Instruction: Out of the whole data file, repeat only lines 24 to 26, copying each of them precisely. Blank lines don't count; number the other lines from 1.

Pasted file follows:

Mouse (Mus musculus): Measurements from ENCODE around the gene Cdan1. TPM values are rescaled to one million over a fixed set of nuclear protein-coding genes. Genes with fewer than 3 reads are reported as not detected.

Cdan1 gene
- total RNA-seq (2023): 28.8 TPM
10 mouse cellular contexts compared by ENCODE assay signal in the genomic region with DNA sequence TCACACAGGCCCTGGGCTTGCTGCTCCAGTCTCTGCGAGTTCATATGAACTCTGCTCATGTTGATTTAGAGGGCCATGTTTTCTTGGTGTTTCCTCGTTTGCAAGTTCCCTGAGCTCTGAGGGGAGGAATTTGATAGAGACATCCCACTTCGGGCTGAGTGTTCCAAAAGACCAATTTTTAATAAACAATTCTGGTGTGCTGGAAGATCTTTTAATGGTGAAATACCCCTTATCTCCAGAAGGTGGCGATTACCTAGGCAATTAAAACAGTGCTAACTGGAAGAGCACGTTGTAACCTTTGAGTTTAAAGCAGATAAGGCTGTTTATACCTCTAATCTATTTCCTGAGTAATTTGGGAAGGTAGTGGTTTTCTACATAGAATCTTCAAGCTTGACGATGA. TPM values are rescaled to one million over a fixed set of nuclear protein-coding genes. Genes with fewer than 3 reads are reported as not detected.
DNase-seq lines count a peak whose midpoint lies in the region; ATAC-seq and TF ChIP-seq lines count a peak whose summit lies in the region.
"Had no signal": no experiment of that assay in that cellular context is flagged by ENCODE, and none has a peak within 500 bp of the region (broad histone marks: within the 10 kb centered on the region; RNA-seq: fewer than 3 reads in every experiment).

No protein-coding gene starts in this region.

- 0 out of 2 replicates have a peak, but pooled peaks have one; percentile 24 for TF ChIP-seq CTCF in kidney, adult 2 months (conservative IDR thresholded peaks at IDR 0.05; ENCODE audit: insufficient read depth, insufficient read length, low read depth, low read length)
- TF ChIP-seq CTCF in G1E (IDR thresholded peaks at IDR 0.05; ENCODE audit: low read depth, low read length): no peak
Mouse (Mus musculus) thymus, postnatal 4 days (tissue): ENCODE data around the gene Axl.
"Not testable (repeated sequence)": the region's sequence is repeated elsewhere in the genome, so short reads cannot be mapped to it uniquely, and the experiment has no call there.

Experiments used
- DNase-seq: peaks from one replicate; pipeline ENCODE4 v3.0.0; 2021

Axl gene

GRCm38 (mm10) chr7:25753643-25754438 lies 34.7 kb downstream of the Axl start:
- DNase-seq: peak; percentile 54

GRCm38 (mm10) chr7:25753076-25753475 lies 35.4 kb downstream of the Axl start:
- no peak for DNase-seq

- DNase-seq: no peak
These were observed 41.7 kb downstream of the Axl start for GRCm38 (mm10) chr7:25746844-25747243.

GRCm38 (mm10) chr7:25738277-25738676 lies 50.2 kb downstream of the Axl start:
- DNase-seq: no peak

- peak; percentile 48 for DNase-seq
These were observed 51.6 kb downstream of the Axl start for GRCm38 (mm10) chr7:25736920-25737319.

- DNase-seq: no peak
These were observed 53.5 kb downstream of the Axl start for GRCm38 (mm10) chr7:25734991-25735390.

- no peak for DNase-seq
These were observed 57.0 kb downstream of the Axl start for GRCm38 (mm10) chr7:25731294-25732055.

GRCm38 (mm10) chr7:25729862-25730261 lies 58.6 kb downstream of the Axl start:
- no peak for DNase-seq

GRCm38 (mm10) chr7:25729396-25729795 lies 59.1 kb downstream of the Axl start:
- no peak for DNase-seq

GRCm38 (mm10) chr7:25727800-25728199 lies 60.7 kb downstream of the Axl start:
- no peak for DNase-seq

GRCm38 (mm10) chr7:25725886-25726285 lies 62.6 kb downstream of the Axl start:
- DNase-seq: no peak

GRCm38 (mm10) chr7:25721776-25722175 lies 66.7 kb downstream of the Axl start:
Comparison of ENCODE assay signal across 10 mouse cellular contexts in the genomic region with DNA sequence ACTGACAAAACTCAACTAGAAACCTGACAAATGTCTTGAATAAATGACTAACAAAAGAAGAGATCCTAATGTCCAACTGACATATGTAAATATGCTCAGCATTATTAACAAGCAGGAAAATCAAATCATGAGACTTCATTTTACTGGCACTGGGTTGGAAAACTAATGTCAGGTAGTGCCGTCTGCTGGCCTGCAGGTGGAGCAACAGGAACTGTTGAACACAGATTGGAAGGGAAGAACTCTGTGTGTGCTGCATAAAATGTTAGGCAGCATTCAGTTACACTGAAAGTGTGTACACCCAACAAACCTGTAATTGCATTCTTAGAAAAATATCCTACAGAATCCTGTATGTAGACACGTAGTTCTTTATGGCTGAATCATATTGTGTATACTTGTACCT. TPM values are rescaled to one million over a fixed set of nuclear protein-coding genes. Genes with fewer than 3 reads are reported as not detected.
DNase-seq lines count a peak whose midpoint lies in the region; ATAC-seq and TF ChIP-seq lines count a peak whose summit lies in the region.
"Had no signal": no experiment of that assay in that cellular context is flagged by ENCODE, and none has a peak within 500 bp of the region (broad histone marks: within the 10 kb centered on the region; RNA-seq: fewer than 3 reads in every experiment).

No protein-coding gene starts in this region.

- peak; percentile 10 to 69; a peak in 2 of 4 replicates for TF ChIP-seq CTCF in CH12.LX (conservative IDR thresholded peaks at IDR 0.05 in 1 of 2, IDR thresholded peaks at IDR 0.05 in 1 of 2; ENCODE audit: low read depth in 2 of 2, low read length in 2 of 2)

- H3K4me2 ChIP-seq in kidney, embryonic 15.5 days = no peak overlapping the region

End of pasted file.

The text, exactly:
These were observed 51.6 kb downstream of the Axl start for GRCm38 (mm10) chr7:25736920-25737319.

- DNase-seq: no peak
These were observed 53.5 kb downstream of the Axl start for GRCm38 (mm10) chr7:25734991-25735390.